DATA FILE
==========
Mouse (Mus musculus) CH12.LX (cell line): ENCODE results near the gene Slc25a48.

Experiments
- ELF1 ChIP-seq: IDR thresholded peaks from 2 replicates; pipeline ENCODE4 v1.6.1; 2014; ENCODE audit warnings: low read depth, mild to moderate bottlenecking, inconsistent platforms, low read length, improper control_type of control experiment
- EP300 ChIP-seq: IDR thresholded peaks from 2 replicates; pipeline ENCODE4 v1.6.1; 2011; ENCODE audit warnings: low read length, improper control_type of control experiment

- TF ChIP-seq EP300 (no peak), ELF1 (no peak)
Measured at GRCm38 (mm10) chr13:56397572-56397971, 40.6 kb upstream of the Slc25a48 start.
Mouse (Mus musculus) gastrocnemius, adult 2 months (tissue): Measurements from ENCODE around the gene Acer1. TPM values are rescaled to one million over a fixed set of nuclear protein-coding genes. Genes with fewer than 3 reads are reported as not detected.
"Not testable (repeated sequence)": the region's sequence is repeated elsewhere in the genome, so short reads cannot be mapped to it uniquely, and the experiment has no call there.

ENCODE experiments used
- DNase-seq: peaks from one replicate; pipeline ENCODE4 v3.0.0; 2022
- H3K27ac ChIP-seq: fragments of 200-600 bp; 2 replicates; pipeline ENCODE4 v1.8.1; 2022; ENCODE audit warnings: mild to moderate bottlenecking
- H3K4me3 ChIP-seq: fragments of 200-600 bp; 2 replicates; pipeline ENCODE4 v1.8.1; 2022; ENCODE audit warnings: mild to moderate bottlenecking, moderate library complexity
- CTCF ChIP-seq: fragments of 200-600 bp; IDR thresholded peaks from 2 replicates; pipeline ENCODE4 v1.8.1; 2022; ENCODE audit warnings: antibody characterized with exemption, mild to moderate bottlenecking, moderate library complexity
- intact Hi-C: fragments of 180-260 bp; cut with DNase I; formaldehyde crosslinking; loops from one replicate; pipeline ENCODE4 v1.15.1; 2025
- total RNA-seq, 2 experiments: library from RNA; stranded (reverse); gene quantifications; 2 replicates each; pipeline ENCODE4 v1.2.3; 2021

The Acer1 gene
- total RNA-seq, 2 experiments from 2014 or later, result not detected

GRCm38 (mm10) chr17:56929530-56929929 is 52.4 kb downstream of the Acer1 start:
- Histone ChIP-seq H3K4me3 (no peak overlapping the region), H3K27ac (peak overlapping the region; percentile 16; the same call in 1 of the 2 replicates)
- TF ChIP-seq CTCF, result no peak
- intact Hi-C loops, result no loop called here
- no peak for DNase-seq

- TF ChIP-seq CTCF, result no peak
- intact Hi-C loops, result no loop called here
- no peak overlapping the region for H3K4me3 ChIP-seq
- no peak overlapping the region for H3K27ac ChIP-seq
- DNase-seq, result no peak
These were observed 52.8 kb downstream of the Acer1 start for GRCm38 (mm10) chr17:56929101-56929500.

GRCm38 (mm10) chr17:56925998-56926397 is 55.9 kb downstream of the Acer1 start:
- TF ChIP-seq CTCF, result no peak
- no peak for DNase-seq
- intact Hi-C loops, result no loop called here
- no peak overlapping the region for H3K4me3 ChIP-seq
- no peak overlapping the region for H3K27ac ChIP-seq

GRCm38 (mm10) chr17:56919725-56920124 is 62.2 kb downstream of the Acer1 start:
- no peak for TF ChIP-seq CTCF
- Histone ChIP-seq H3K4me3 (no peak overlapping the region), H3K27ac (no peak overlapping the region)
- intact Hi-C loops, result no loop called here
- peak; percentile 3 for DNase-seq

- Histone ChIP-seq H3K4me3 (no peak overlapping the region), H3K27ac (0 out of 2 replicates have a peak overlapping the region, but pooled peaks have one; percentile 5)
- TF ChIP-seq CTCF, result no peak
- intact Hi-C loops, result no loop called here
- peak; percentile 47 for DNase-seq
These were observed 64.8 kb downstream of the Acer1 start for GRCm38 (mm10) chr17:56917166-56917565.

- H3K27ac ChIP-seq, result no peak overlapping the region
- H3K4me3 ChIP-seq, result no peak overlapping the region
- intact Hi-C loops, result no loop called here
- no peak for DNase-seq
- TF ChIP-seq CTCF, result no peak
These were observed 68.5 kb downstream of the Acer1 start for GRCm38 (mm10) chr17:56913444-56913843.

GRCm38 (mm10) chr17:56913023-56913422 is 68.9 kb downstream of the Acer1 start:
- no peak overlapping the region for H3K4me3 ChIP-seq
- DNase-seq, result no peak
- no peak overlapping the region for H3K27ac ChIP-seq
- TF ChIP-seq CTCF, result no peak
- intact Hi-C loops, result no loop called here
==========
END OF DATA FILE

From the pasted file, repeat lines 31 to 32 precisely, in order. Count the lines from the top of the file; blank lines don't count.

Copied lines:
- no peak for DNase-seq
- intact Hi-C loops, result no loop called here